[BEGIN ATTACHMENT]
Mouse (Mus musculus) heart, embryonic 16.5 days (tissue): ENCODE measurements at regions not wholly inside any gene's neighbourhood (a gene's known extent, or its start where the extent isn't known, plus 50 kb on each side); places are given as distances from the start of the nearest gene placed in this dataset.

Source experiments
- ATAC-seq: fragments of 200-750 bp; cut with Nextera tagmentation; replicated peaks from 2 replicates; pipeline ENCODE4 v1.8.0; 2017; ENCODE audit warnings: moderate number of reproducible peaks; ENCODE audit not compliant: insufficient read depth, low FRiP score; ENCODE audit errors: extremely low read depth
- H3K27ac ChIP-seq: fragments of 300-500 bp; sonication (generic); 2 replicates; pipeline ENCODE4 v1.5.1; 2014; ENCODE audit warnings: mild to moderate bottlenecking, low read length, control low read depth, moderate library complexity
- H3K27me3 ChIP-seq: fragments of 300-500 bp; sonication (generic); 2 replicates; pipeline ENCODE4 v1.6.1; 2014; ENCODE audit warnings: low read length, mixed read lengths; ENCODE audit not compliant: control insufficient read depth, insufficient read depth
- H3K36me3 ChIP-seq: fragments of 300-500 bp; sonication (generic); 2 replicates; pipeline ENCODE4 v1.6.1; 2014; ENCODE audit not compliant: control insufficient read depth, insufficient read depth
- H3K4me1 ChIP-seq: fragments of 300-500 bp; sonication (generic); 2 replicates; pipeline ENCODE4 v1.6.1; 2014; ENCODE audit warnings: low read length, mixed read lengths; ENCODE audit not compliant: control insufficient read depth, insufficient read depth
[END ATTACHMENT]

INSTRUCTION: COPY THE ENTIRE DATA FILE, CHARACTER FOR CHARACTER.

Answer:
Mouse (Mus musculus) heart, embryonic 16.5 days (tissue): ENCODE measurements at regions not wholly inside any gene's neighbourhood (a gene's known extent, or its start where the extent isn't known, plus 50 kb on each side); places are given as distances from the start of the nearest gene placed in this dataset.

Source experiments
- ATAC-seq: fragments of 200-750 bp; cut with Nextera tagmentation; replicated peaks from 2 replicates; pipeline ENCODE4 v1.8.0; 2017; ENCODE audit warnings: moderate number of reproducible peaks; ENCODE audit not compliant: insufficient read depth, low FRiP score; ENCODE audit errors: extremely low read depth
- H3K27ac ChIP-seq: fragments of 300-500 bp; sonication (generic); 2 replicates; pipeline ENCODE4 v1.5.1; 2014; ENCODE audit warnings: mild to moderate bottlenecking, low read length, control low read depth, moderate library complexity
- H3K27me3 ChIP-seq: fragments of 300-500 bp; sonication (generic); 2 replicates; pipeline ENCODE4 v1.6.1; 2014; ENCODE audit warnings: low read length, mixed read lengths; ENCODE audit not compliant: control insufficient read depth, insufficient read depth
- H3K36me3 ChIP-seq: fragments of 300-500 bp; sonication (generic); 2 replicates; pipeline ENCODE4 v1.6.1; 2014; ENCODE audit not compliant: control insufficient read depth, insufficient read depth
- H3K4me1 ChIP-seq: fragments of 300-500 bp; sonication (generic); 2 replicates; pipeline ENCODE4 v1.6.1; 2014; ENCODE audit warnings: low read length, mixed read lengths; ENCODE audit not compliant: control insufficient read depth, insufficient read depth